The question I would ask absolutely is "How do you get paid?" If they say, "Oh, the investment company pays me," be aware that's a commission. It's not necessarily bad to earn a commission, but it is a transaction-oriented approach. So if you're looking for someone to be on the same side as you and hold your hand through retirement, you're far less likely to get that with a transaction-oriented approach. Obviously, I think it's important that they are a CFP. I would ask how long they have been in the business. … "Describe your ideal client" would be a very good question to ask.
For instance, if you're a business owner and you have a lot of complex issues, you wouldn't want someone who has never worked with a business owner before. … Likewise, if you're relatively simple — half a million dollars in your 401(k), you need an asset allocation model, some general advice — you probably don't want the adviser that works with all business owners because they charge for all kinds of things that you are never going to use.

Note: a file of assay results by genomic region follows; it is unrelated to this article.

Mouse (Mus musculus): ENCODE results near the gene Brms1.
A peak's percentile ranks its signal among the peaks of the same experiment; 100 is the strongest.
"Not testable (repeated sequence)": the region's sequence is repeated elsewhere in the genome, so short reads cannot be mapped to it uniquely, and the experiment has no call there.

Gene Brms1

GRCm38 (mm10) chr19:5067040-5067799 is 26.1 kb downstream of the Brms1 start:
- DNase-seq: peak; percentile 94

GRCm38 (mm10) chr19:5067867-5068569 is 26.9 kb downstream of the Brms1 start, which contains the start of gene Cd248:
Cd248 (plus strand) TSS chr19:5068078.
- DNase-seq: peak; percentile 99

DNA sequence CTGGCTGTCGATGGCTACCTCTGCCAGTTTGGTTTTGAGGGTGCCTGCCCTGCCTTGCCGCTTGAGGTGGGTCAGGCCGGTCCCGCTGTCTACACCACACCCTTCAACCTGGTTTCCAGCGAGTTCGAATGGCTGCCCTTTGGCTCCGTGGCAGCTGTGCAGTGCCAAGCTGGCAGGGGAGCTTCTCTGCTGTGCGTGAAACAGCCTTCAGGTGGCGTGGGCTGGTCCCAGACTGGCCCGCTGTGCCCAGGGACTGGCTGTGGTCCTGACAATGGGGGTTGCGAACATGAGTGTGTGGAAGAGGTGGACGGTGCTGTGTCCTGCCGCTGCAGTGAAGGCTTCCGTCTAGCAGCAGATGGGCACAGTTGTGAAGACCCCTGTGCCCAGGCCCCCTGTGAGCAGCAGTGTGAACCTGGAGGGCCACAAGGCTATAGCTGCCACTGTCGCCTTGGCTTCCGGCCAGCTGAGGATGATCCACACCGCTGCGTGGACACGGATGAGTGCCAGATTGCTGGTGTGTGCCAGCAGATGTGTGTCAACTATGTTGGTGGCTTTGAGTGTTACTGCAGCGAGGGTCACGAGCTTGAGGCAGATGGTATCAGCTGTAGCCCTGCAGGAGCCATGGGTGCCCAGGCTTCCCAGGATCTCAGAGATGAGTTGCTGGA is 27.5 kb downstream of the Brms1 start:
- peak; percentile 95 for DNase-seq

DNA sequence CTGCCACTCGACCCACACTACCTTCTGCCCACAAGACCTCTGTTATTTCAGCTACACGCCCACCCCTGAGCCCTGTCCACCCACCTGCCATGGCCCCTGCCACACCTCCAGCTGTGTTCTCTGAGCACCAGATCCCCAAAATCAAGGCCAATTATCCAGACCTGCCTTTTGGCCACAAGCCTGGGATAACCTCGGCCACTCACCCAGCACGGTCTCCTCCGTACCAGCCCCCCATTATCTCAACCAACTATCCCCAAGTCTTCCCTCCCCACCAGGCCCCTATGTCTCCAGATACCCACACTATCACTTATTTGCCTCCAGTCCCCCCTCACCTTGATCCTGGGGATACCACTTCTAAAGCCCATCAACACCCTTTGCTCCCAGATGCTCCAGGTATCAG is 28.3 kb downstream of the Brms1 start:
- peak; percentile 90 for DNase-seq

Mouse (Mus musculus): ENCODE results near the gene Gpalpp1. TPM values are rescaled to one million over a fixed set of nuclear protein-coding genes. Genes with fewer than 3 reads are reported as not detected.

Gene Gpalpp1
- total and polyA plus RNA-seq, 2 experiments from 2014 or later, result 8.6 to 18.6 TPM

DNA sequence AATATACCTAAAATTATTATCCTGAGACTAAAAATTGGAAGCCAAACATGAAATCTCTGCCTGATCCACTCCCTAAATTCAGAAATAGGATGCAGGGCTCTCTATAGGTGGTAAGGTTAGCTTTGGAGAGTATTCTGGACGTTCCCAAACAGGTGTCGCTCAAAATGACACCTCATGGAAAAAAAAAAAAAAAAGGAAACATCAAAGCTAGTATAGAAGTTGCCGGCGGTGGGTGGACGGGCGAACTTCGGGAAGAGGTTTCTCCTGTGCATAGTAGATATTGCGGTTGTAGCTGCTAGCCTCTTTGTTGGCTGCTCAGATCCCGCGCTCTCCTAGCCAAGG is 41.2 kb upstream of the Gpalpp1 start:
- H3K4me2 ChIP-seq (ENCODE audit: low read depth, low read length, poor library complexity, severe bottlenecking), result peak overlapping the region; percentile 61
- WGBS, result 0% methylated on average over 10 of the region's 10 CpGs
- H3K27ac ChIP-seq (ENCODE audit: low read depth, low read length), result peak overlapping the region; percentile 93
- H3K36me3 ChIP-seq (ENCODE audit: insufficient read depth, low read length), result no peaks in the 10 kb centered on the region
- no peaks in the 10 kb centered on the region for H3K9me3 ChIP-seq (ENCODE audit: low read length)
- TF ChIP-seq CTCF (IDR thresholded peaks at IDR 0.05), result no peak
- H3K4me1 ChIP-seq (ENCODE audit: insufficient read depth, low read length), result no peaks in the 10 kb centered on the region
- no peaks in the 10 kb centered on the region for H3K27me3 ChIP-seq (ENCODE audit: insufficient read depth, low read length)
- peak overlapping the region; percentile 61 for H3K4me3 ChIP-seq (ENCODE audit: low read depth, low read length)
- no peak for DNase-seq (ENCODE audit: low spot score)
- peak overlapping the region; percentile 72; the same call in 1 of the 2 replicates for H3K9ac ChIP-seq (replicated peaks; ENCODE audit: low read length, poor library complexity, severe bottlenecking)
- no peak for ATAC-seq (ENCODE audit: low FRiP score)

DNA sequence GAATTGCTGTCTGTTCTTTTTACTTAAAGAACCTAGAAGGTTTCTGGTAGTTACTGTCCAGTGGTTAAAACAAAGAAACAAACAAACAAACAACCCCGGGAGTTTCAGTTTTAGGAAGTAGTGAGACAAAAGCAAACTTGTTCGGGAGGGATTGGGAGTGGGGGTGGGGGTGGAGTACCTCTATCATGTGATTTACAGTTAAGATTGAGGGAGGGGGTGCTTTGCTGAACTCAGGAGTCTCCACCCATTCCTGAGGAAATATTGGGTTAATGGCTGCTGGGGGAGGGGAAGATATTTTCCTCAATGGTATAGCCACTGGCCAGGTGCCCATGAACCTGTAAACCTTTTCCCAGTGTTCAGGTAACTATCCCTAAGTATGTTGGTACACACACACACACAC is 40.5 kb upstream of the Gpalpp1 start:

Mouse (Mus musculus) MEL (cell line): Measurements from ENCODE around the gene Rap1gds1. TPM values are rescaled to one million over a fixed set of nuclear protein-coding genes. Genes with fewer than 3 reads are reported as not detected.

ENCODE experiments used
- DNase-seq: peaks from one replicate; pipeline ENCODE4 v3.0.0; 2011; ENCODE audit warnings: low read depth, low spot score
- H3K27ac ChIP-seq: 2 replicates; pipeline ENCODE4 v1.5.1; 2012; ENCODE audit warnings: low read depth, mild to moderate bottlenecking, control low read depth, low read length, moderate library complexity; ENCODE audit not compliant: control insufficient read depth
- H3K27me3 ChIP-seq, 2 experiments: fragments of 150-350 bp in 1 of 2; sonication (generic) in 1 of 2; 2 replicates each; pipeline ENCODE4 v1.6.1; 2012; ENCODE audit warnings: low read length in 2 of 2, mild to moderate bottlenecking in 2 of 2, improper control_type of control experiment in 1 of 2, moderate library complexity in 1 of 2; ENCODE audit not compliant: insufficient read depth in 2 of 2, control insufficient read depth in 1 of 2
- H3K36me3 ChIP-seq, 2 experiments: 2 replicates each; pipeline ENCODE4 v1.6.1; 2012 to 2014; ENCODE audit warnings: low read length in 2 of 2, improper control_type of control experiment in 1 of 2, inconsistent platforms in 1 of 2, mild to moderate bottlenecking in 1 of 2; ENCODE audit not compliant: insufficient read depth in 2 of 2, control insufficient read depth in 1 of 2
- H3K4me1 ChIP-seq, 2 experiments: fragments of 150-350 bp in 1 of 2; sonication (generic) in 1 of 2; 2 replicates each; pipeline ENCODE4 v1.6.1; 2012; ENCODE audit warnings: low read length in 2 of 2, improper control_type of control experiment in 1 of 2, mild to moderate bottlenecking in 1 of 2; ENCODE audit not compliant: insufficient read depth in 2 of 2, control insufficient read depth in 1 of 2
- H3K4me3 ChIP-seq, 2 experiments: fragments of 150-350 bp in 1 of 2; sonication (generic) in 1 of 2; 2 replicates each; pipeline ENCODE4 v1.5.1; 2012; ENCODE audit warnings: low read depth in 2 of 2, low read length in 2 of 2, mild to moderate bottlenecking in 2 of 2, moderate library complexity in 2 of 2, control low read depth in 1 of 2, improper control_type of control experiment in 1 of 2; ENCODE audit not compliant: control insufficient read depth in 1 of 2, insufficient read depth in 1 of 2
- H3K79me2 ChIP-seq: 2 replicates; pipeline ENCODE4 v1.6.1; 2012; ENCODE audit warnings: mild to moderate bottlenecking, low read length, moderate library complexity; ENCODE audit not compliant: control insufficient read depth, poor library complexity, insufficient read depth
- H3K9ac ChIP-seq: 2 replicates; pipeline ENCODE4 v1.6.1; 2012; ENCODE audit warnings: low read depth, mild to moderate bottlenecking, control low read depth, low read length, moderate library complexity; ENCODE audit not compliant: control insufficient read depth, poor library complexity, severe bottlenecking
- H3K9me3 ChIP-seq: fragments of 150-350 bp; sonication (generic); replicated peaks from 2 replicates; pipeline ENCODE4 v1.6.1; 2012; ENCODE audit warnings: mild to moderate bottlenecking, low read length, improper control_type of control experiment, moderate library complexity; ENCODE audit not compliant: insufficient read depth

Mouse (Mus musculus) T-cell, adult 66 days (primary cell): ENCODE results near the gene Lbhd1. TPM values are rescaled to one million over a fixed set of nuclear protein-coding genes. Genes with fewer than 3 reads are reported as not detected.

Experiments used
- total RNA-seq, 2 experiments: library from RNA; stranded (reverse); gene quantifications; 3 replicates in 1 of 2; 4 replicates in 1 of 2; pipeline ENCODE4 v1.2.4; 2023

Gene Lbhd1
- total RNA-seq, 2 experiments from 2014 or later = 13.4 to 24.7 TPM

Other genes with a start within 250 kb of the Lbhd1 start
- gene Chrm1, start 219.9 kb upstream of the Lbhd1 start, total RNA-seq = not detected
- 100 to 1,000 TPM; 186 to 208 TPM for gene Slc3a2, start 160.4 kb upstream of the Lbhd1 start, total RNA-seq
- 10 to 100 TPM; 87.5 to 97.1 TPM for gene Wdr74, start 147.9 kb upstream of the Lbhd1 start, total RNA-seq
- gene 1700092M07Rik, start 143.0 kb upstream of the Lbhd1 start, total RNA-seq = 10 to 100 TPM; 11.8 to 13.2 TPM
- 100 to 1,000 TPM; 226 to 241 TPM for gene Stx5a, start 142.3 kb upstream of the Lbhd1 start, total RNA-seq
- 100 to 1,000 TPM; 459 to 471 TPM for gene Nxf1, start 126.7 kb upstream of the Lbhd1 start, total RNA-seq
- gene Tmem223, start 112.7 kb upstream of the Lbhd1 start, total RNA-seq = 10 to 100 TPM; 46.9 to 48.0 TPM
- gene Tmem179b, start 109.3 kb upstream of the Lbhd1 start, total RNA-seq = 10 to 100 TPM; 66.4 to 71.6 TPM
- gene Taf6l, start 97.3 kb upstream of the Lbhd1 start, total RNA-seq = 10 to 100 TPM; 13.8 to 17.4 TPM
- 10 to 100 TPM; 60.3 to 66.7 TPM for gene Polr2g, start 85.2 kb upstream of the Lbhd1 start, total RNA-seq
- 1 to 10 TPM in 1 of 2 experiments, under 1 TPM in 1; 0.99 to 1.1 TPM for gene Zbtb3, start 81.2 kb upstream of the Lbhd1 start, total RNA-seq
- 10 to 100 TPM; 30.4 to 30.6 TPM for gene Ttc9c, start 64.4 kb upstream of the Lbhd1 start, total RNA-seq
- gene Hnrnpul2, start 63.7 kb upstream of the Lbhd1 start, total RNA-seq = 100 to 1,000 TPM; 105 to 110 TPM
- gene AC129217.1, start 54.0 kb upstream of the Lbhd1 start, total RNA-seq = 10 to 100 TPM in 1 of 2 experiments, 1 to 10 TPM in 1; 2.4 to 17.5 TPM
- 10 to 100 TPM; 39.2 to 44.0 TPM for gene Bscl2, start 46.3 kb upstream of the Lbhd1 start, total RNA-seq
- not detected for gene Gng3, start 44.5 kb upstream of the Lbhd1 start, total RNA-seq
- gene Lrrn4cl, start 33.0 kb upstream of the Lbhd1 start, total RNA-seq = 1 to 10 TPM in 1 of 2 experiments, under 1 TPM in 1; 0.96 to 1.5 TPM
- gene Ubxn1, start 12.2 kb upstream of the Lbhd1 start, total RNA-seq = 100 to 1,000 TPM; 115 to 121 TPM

Last year, the CFB Board strengthened its ethics curriculum and recently hired a director of investigations. Can you elaborate on those moves?
They are very serious about their mission to protect and serve the public and to do that by making sure that CFP practitioners are well-educated. Now that there are 65,000 of them and growing, [board members] wanted to make sure they had the manpower to enforce adherence to the fiduciary standards and all the other things. Their holy grail is to make sure that [the CFP] mark is meaningful to the public and to the industry.
What would you advise the Mega Millions winner?
I thought you would suggest taking the lump sum.
Before you take a lump sum, it's not as much a math decision as it is a personality decision. When I have people come to me and they have the option of taking a pension as a lump sum when retiring, the first questions I ask: "Did you save any money in your 401(k)? Do you have credit card balances?" And if the answer is, "No, I haven't any money in my 401(k), and yes, I have credit card balances," then I just say, "Stop there and take the pension. Because your relationship with money hasn't historically been very good. And my experience has been that it's probably not going to change when you get a lump sum. … In fact, it will make it worse."